Joseph Harp Correctional Center at Lexington, a medium-security facility that opened in 1978 and houses 1,400 inmates, is in need of more than $11 million in capital improvements, Allbaugh said. Those include $3.74 million to replace the locks, doors and frames of inmate cells; $3.7 million to replace valves, pipes and ventilation in the mechanical room; $715,000 for a heating/cooling water and domestic hot water system; $748,000 for new roofing; $330,000 for electrical system repairs; $550,000 for a new telephone system; $176,000 for a sewage lagoon and a wastewater land application system; $132,000 to recondition the institution’s water tower; and $1.23 million for a “stun” fence.
The 108-year-old State Reformatory at Granite needs at least $2.1 million in improvements: $1.1 million to replace the water tower, $429,000 to install new roofing, $187,660 to replace gas lines, $220,000 to update an access control system, and $198,000 to replace Weatherbee panels.
William S. Key Correctional Center at Fort Supply needs more than $18 million worth of improvements, corrections officials report. Those include $6.6 million for transformer and electrical service, $4.4 million for a boiler and chiller, $4.4 million for a restricted housing unit, $2.2 million for roof repairs, $550,000 for a telephone system, and $208,000 for a fire alarm system.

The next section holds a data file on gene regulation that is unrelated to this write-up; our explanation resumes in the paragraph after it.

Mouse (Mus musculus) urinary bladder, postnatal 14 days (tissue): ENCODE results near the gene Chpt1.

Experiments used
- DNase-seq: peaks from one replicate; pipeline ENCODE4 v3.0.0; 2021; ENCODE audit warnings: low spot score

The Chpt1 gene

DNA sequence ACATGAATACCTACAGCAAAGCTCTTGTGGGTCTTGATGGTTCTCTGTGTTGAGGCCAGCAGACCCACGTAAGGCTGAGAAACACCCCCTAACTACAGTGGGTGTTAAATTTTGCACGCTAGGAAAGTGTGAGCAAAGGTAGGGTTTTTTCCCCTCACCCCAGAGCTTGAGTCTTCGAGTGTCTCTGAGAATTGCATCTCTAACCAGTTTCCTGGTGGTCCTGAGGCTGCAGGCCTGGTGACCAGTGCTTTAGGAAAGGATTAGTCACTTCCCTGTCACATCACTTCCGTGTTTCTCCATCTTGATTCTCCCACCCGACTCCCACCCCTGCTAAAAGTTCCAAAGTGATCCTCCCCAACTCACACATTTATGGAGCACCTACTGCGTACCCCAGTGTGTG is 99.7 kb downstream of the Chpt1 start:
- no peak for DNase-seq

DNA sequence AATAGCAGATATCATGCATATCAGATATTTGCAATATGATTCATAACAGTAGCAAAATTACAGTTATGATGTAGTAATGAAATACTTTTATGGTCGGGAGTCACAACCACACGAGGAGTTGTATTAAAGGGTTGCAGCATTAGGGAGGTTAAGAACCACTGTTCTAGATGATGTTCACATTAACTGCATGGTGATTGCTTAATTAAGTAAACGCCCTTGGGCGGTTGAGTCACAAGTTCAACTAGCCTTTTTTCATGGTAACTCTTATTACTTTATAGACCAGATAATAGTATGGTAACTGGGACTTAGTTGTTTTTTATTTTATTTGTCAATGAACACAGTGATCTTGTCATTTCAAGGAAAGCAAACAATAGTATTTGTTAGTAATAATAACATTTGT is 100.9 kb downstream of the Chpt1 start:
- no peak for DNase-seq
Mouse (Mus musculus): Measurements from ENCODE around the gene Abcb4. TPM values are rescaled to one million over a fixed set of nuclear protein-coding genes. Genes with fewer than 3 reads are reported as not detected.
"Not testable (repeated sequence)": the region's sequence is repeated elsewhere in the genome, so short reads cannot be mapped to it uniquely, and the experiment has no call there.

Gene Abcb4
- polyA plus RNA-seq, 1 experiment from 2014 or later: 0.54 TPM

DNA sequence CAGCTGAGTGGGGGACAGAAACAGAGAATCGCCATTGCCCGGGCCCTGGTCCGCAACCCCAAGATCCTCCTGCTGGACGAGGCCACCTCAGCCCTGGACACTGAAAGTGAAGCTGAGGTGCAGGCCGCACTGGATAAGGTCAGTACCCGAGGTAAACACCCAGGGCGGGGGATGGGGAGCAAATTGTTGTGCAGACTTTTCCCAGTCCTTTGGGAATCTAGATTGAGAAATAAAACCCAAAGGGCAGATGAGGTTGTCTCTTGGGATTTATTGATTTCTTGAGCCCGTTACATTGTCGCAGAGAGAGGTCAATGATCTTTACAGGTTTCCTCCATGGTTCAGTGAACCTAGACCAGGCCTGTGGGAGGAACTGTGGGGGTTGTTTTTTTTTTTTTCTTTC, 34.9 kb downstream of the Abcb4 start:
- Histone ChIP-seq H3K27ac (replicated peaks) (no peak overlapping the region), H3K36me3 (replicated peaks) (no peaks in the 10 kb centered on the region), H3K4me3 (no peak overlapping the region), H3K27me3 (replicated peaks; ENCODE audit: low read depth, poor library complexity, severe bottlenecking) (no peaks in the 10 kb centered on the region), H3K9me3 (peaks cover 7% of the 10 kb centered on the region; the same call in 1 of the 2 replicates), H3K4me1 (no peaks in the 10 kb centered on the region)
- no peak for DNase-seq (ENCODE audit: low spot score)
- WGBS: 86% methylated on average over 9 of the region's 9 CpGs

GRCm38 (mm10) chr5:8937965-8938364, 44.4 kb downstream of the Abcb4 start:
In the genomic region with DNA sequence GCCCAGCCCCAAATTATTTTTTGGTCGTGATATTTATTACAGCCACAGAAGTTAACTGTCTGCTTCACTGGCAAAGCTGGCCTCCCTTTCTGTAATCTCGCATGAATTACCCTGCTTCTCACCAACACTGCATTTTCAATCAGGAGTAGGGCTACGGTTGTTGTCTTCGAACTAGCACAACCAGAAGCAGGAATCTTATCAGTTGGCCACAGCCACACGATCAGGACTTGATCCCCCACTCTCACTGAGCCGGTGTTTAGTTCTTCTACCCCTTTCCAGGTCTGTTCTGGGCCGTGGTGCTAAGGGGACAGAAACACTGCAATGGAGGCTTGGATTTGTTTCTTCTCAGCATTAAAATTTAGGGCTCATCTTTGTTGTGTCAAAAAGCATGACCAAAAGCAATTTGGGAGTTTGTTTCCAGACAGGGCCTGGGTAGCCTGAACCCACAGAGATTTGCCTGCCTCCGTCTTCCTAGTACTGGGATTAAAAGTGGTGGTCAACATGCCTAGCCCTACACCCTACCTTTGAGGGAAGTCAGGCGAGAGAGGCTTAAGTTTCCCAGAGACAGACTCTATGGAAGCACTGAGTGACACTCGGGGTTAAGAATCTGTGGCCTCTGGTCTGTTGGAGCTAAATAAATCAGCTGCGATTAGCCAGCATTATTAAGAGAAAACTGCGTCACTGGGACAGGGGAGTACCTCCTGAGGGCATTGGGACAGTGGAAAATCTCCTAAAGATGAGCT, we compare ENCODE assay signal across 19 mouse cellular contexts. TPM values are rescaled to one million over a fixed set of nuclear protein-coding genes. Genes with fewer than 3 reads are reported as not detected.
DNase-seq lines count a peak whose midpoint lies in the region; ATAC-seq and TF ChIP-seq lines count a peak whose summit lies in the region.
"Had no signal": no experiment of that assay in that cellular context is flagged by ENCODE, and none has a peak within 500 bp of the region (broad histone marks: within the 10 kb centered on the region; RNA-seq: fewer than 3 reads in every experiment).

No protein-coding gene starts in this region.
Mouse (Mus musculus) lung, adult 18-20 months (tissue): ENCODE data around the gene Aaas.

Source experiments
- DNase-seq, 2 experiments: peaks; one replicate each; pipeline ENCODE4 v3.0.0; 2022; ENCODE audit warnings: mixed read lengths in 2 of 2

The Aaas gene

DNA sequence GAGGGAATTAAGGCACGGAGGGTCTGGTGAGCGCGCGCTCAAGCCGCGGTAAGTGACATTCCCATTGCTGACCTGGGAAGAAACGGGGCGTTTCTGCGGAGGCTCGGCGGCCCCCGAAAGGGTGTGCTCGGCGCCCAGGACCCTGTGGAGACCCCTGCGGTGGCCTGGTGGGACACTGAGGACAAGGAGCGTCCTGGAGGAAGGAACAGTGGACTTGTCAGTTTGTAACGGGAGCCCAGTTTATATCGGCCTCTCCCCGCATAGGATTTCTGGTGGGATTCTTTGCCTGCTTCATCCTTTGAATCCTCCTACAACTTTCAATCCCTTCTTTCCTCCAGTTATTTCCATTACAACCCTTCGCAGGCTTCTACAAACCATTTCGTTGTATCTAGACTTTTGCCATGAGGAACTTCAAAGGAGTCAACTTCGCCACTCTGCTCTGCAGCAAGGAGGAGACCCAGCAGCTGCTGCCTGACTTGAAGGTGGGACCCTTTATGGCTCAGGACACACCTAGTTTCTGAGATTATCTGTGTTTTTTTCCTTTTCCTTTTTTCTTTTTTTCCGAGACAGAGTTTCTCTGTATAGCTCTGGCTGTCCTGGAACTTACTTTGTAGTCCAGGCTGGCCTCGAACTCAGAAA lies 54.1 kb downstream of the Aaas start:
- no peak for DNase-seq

Jim Hamilton Correctional Center at Hodgen, a facility that opened in 1969, needs $4.4 million for a restricted housing unit, a new ‘phone system priced at $440,000, and $440,000 to replace the roof over the gymnasium.
Mabel Bassett, a female medium/minimum security facility at McLoud, needs $2.17 million in roof repairs, $1.2 million to update an access control system, $198,000 for an intercom system and $198,000 to replace Weatherbee panels.
Dick Connor Correctional Center, a medium-security institution housing about 1,200 men, requires at least $6.9 million in repairs, officials contend. Those include $3.7 million to replace valves, pipes and ventilation in the mechanical room; $1.1 million to install new roofs; $715,000 for a heating/cooling water system and for domestic hot water; $550,000 for a new telephone system; $550,000 to improve the plumbing and wastewater collection/disposal system; $139,150 to renovate an access control system; and $165,000 to repair or replace the main power generator. The Hominy institution opened 38 years ago, in 1979.